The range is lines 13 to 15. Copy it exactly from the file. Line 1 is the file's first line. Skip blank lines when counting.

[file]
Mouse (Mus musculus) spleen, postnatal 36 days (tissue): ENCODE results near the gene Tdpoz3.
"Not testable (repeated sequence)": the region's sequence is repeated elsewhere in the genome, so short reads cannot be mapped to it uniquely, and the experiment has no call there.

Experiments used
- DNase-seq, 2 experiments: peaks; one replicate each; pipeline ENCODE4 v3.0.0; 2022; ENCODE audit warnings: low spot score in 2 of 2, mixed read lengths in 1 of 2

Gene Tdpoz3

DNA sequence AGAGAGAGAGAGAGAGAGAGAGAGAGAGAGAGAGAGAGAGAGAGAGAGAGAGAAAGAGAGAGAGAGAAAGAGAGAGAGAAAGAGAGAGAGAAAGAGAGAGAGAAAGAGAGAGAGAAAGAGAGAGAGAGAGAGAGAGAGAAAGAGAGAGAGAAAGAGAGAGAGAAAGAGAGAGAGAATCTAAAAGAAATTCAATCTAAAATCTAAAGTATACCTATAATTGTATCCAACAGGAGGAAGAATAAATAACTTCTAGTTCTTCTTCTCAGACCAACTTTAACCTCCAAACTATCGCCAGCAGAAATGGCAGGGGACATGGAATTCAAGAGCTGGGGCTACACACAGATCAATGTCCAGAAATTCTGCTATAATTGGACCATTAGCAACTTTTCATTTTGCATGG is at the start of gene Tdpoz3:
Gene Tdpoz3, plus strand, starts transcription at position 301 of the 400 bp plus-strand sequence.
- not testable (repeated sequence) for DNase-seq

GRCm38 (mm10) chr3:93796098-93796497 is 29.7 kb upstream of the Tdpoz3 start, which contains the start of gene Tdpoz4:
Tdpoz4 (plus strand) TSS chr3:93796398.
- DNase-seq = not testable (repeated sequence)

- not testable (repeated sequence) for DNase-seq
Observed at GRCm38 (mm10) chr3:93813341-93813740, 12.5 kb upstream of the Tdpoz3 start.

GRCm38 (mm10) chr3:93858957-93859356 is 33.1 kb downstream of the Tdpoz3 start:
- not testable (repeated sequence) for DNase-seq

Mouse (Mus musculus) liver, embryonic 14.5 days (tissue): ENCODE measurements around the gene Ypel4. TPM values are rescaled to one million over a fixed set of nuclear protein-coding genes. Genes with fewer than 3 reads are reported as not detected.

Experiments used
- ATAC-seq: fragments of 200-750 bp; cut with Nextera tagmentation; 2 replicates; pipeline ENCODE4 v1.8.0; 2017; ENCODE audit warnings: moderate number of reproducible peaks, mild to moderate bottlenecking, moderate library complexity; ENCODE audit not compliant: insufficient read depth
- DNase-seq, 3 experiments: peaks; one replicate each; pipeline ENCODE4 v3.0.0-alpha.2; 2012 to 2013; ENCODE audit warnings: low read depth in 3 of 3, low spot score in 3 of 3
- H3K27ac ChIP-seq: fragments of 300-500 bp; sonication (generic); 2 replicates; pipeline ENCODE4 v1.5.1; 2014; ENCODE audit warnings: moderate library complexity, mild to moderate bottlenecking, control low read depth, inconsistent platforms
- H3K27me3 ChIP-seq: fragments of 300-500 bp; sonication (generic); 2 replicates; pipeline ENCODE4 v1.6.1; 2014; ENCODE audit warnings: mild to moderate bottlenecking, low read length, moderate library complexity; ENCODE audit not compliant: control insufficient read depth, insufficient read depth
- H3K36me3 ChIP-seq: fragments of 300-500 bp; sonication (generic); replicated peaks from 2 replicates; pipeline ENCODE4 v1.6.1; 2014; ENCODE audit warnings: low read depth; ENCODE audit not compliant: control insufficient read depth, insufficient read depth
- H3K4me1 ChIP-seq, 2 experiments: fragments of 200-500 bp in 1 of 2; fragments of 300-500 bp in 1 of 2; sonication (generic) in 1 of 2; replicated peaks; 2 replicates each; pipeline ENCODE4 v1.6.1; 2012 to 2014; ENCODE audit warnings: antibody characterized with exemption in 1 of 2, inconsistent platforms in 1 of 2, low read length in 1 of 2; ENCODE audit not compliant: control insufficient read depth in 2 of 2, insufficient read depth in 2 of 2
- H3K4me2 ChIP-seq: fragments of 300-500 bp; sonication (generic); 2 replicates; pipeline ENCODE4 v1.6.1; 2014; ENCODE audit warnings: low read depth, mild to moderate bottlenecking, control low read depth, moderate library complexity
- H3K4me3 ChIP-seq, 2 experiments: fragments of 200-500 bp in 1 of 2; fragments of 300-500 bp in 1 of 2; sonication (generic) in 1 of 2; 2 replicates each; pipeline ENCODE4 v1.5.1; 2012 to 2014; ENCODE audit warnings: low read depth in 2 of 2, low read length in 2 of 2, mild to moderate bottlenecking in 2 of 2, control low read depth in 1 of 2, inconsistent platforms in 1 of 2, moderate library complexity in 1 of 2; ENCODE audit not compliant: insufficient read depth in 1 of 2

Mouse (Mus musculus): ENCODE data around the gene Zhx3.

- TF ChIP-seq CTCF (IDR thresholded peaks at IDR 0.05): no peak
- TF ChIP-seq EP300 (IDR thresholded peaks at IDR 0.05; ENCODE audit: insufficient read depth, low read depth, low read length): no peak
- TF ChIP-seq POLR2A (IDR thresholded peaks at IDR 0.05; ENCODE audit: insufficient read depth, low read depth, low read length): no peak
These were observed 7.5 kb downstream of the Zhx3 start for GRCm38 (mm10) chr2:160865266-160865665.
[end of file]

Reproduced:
Observed at GRCm38 (mm10) chr3:93813341-93813740, 12.5 kb upstream of the Tdpoz3 start.

GRCm38 (mm10) chr3:93858957-93859356 is 33.1 kb downstream of the Tdpoz3 start:
- not testable (repeated sequence) for DNase-seq